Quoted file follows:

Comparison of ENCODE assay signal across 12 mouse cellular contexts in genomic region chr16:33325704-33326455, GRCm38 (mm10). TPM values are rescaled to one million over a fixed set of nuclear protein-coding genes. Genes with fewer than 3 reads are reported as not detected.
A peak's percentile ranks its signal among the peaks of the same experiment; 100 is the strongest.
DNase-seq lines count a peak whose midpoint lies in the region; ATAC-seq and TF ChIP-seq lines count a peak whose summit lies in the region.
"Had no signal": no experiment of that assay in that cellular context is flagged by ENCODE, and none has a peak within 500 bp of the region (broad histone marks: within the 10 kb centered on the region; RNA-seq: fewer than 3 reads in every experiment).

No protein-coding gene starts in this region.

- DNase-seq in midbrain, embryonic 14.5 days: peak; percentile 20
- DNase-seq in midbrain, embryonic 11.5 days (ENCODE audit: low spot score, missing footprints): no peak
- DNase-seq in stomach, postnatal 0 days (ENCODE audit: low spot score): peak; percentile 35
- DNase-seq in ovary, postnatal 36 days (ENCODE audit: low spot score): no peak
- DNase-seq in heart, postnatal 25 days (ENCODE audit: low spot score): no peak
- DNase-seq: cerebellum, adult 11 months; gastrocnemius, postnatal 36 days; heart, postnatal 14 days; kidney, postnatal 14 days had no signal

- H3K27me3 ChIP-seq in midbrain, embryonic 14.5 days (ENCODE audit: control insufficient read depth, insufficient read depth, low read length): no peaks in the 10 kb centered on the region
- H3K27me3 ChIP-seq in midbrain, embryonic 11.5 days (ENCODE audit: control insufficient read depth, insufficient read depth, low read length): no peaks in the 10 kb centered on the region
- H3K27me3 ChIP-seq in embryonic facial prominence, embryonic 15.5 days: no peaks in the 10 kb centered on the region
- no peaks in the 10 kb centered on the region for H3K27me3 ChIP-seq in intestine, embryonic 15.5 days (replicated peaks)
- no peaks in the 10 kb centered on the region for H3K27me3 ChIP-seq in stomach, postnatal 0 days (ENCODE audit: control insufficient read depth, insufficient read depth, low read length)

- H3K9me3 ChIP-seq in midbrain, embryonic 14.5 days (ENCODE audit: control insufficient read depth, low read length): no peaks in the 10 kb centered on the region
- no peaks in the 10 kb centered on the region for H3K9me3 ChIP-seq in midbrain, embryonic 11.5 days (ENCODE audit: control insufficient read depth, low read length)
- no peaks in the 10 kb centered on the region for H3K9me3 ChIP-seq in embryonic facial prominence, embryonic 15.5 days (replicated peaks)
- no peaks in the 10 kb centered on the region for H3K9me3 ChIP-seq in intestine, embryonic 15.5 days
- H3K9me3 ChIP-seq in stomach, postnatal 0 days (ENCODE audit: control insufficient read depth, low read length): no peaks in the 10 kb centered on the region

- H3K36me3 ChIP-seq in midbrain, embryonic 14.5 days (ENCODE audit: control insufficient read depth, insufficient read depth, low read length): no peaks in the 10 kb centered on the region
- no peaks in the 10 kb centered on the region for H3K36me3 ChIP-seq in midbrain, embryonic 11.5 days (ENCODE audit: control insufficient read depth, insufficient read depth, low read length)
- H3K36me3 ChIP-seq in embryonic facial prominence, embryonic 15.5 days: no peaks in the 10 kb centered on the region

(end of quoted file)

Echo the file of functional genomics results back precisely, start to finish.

Comparison of ENCODE assay signal across 12 mouse cellular contexts in genomic region chr16:33325704-33326455, GRCm38 (mm10). TPM values are rescaled to one million over a fixed set of nuclear protein-coding genes. Genes with fewer than 3 reads are reported as not detected.
A peak's percentile ranks its signal among the peaks of the same experiment; 100 is the strongest.
DNase-seq lines count a peak whose midpoint lies in the region; ATAC-seq and TF ChIP-seq lines count a peak whose summit lies in the region.
"Had no signal": no experiment of that assay in that cellular context is flagged by ENCODE, and none has a peak within 500 bp of the region (broad histone marks: within the 10 kb centered on the region; RNA-seq: fewer than 3 reads in every experiment).

No protein-coding gene starts in this region.

- DNase-seq in midbrain, embryonic 14.5 days: peak; percentile 20
- DNase-seq in midbrain, embryonic 11.5 days (ENCODE audit: low spot score, missing footprints): no peak
- DNase-seq in stomach, postnatal 0 days (ENCODE audit: low spot score): peak; percentile 35
- DNase-seq in ovary, postnatal 36 days (ENCODE audit: low spot score): no peak
- DNase-seq in heart, postnatal 25 days (ENCODE audit: low spot score): no peak
- DNase-seq: cerebellum, adult 11 months; gastrocnemius, postnatal 36 days; heart, postnatal 14 days; kidney, postnatal 14 days had no signal

- H3K27me3 ChIP-seq in midbrain, embryonic 14.5 days (ENCODE audit: control insufficient read depth, insufficient read depth, low read length): no peaks in the 10 kb centered on the region
- H3K27me3 ChIP-seq in midbrain, embryonic 11.5 days (ENCODE audit: control insufficient read depth, insufficient read depth, low read length): no peaks in the 10 kb centered on the region
- H3K27me3 ChIP-seq in embryonic facial prominence, embryonic 15.5 days: no peaks in the 10 kb centered on the region
- no peaks in the 10 kb centered on the region for H3K27me3 ChIP-seq in intestine, embryonic 15.5 days (replicated peaks)
- no peaks in the 10 kb centered on the region for H3K27me3 ChIP-seq in stomach, postnatal 0 days (ENCODE audit: control insufficient read depth, insufficient read depth, low read length)

- H3K9me3 ChIP-seq in midbrain, embryonic 14.5 days (ENCODE audit: control insufficient read depth, low read length): no peaks in the 10 kb centered on the region
- no peaks in the 10 kb centered on the region for H3K9me3 ChIP-seq in midbrain, embryonic 11.5 days (ENCODE audit: control insufficient read depth, low read length)
- no peaks in the 10 kb centered on the region for H3K9me3 ChIP-seq in embryonic facial prominence, embryonic 15.5 days (replicated peaks)
- no peaks in the 10 kb centered on the region for H3K9me3 ChIP-seq in intestine, embryonic 15.5 days
- H3K9me3 ChIP-seq in stomach, postnatal 0 days (ENCODE audit: control insufficient read depth, low read length): no peaks in the 10 kb centered on the region

- H3K36me3 ChIP-seq in midbrain, embryonic 14.5 days (ENCODE audit: control insufficient read depth, insufficient read depth, low read length): no peaks in the 10 kb centered on the region
- no peaks in the 10 kb centered on the region for H3K36me3 ChIP-seq in midbrain, embryonic 11.5 days (ENCODE audit: control insufficient read depth, insufficient read depth, low read length)
- H3K36me3 ChIP-seq in embryonic facial prominence, embryonic 15.5 days: no peaks in the 10 kb centered on the region